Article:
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Shading Downtown: Awnings and Canopies

June 28, 2022 | Ben White

Awnings are fabric structures on a metal frame or roller system that are bolted to the front wall. Canopies are usually flat projections that are suspended over the sidewalk entry usually built with beams extending into the interior of the structure, usually at the ceiling joists, to support the canopy and often with chains or rods tied back to the second-floor wall for additional bracing. Canopies would not be a good choice for new storefront improvements if they didn’t exist already as they can cause a major structural stress load on the front wall of the building.

An awning or canopy can be both a decorative and functional addition to your storefront. It serves as an energy saver by regulating the amount of sunlight that enters your window. Shaded by an awning or canopy, shoppers are enticed to stop, look, and step inside. Awnings contribute color and variety to the building design and can soften the transition between the lower and upper portions of the façade. Original awnings or canopies found on buildings should be maintained, be structurally sound, and should not be removed from the building. There are a variety of new awnings and canopies that could be appropriate to use, depending on the building’s time period of construction. 

Canopies were generally not used on downtown storefronts until about the 1920s or 1930s. If there is currently a canopy, then one may consider taking it off and using a canvas awning, which might be acceptable if it is not the original treatment on the building. However, owners may also focus on repairing or refinishing an existing canopy. Some canopies historically served as the ledge for signage with lettering resting on top of the edge of the canopy or by placing lettering on the edge/face of the canopy. The following points will help determine the best solution when selecting an awning or canopy for your historic building: 

1. Atmosphere: An awning or canopy creates a pleasant space in front of your building. It provides shade, shelter, and a resting place where pedestrians can pause and get out of the flow of traffic.


2. Temperature Control: Awnings and canopies regulate the amount of sunlight that comes in your windows. Buildings facing north probably don’t need an awning or canopy but for a south facing building, awnings and canopies can be excellent climate control devices.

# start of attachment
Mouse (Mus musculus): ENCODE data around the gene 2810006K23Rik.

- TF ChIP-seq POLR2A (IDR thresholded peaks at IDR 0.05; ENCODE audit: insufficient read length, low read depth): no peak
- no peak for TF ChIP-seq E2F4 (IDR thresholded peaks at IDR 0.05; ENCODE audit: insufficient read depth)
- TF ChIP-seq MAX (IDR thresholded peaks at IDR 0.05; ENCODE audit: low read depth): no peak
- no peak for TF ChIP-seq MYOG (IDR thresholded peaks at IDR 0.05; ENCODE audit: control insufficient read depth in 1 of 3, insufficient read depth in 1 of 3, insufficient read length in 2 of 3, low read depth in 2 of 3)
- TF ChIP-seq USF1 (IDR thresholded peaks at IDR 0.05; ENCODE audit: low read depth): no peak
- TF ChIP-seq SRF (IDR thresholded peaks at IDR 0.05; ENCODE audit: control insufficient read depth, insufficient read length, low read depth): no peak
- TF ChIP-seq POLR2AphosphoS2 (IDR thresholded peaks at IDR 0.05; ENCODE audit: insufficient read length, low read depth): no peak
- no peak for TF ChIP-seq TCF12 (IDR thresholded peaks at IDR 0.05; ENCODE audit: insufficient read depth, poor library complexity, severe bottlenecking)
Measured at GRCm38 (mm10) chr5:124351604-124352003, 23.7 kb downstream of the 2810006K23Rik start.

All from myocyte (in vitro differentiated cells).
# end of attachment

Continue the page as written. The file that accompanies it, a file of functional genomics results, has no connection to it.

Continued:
3. Type: Operable or fixed? An operable, roll-out awning shades your window during the hot, sunny days. It also lets sunlight into your building on cold days, allowing the heat into the interior. Granted, operable awnings are more expensive; however, the reduced energy consumption utilizing one could offset the extra cost.


4. Visual Appeal: As a visual element, an awning or canopy can add character and interest to your storefront. Be sure to look at the neighboring buildings and imagine what impact the addition of an awning or canopy will have on the character of the streetscape. Generally, flat awnings are more appropriate to match the style of the building.


5. Materials: Awnings can be constructed from a variety of materials. The choices are endless with canvas, vinyl, metal, and acrylic. A vinyl awning can be very attractive but be sure to consider the look with the rest of your building. Vinyl is also shiny most of the time and tends to be inappropriate for buildings on Main Street.


6. Fastening: Canopies are usually constructed of metal and wood. They should be securely fastened to the façade typically with steel beams and rods or chains angled back to the wall for added support. Be sure to position these rods or chains so that they blend into the design of the upper façade.

 

Before choosing a color for your awning or canopy, look at the entire building. If your building has minimal architectural details, then a bright colored awning or canopy may be appropriate. However, if your building is more decorative, then a subtler colored awning or canopy would be more appropriate.

• Select an awning or canopy color that enhances the existing building features and colors.

 

• The choice of pattern would depend on the character of the façade.


• Awnings and canopies have long been used to display the names of businesses. Keep the message simple and direct. Signs are best located on the sides and flaps of the awnings to be visible to pedestrians and be sure that they are attached at the fascia of the canopies.


• Make sure the material that you choose is guaranteed weather resistant. Most woods and metals used in canopies should be painted to resist weathering. Sun bleaching is another aspect of weathering that needs to be fully considered.


• Awnings or canopies are not appropriate solutions for every storefront design. However, when they are well-designed and properly placed, awnings or canopies can save money, protect window display merchandise, spruce up the storefront, and create a pleasant sidewalk space for shoppers.


• Ensure proper placement for awnings by placing them at the edge of display window and entry openings. They may not need to extend to the outer edge of the façade.

*Please refer to Preservation Brief 44 for additional information*

You can download this article as a PDF by clicking this link: Shading Downtown: Awnings and Canopies

This “Shading Downtown: Awnings and Canopies” is brought to you by:

Senator Brian Williams
Main Street America Nationally Recognized, Locally Powered logo

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